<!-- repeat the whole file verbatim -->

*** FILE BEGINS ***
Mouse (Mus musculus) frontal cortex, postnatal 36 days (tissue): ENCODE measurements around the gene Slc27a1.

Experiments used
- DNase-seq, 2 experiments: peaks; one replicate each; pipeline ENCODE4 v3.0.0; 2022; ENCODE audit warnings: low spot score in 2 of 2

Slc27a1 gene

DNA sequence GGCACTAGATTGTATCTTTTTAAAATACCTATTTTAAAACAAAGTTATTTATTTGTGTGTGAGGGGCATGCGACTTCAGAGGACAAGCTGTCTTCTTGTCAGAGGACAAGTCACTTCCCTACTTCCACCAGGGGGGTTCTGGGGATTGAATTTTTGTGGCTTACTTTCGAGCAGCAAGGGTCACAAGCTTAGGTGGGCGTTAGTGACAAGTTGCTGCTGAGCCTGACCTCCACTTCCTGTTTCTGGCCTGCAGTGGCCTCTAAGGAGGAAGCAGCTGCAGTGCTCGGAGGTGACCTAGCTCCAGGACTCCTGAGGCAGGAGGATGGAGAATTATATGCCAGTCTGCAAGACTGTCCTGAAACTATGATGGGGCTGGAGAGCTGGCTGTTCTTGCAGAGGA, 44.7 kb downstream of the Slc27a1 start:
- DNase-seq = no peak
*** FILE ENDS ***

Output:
Mouse (Mus musculus) frontal cortex, postnatal 36 days (tissue): ENCODE measurements around the gene Slc27a1.

Experiments used
- DNase-seq, 2 experiments: peaks; one replicate each; pipeline ENCODE4 v3.0.0; 2022; ENCODE audit warnings: low spot score in 2 of 2

Slc27a1 gene

DNA sequence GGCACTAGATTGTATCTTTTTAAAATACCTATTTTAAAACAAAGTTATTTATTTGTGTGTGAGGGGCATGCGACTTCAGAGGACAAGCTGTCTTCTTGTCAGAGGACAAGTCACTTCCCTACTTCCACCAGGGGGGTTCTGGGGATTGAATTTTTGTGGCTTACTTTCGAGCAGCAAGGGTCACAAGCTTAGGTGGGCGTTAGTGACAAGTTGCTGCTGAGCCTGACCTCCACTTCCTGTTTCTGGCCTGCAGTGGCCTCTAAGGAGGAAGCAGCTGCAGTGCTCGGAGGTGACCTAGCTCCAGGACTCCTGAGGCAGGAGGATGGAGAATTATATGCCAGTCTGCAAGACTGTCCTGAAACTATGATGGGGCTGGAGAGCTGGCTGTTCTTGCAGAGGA, 44.7 kb downstream of the Slc27a1 start:
- DNase-seq = no peak